A good ripe pomegranate will have a deeply colored skin (usually reddish purple) and will be heavy for its size (i.e. juicy!).
Most pomegranates are shipped ripe, so it is unlikely you’ll get an unripe one. On the other hand, you may encounter some that are old and dried out. Avoid fruits with cracks or soft spots. The skin should be leathery but smooth. An old pomegranate will also be considerably lighter than a fresh one.
Sweet, juicy, and delicious, this exotic fruit can be daunting to anyone that hasn't used it before. However, opening a pomegranate and removing the juicy purple seeds (actually arils) is quite simple. Just check out my photo step-by-step guide to opening a pomegranate:
Next, eat the seeds as they are or on a salad or in one of these delicious pomegranate recipes:Pomegranates have been around along time, but modern science has unlocked some of its secrets. Here's some numbers from the USDA for a medium sized pomegranate.
Water: 125 g
Protein: 1.5 g
Sugars: 26 g
Fiber: 1 g
Total Fat: 0.5 g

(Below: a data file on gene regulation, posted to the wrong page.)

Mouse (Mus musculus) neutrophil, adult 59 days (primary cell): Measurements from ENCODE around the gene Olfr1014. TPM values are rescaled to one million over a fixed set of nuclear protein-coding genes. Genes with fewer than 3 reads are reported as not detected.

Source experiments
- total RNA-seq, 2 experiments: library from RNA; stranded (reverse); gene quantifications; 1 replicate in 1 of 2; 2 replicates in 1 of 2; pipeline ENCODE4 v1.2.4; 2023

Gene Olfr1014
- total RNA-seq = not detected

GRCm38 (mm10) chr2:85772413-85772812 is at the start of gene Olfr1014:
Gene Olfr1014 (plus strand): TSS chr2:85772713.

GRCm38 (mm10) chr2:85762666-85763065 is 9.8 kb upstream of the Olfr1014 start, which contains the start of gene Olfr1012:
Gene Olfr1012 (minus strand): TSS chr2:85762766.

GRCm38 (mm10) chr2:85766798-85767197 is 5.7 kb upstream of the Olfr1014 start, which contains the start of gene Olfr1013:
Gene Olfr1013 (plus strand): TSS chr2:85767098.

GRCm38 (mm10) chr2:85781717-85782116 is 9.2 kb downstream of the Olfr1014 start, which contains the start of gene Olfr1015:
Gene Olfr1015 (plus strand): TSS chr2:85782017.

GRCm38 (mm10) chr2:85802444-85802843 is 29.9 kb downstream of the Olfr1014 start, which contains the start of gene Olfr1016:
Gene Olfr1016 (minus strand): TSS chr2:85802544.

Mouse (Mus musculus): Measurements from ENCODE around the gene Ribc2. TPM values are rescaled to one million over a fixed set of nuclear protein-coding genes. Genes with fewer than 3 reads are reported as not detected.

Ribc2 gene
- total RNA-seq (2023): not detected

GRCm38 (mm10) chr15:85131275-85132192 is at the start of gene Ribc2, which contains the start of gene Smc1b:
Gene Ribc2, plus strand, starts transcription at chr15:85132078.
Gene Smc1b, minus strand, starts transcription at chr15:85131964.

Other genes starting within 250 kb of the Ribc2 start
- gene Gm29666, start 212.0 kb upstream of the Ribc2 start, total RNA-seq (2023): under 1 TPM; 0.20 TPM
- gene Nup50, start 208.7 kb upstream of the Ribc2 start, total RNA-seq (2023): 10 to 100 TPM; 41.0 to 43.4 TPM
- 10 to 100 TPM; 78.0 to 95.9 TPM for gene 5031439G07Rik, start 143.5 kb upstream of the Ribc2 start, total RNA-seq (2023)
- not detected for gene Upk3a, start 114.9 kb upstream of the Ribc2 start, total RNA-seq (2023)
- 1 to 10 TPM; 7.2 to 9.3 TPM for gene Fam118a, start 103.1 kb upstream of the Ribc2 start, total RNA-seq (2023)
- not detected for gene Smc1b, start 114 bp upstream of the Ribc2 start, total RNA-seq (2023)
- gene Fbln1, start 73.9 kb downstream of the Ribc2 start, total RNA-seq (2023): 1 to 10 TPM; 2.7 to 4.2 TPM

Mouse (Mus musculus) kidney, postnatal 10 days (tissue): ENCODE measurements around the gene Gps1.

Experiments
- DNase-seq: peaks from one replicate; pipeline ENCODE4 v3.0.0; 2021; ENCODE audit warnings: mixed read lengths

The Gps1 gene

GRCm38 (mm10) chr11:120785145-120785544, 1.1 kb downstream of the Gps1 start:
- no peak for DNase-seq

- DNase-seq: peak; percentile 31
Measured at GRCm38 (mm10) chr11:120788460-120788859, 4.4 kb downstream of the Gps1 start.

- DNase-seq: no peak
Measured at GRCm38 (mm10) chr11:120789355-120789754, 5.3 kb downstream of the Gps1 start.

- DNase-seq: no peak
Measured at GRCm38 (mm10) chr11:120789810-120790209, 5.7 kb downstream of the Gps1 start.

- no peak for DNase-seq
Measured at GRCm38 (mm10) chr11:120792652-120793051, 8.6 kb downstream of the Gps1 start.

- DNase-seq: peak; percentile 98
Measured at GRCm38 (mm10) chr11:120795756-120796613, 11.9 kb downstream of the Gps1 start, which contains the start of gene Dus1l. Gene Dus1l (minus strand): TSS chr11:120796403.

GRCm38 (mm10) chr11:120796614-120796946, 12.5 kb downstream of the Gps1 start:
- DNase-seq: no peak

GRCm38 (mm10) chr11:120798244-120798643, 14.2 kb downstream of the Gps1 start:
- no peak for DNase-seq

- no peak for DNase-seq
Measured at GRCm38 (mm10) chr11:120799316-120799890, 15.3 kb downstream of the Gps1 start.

Saturated Fat: 0.06 g
Cholesterol: 0 mg
Calcium: 5 mg
Iron: 0.5 mg
Magnesium: 5 m
As you can see, its mostly sugar. That's part of why its so delicious! But beyond that, one of the important factors the USDA isn't telling us about, is the antioxidants in pomegranates. View the Pomegranate Antixodidants Study in pdf form, if your brain is up to it! But if you're not interested in reading that study keep this one important fact in mind:
If you want to get the most nutrition out of your pomegranate juice, then buy industrial processed juice! It has 3 times the amount of antioxidants than fresh squeezed pomegranate juice.
Just stay clear of the "juice cocktail" versions. Typically these juices (applies for all juices) are short on the real deal and long on high fructose corn syrup cheap sweetener fodder.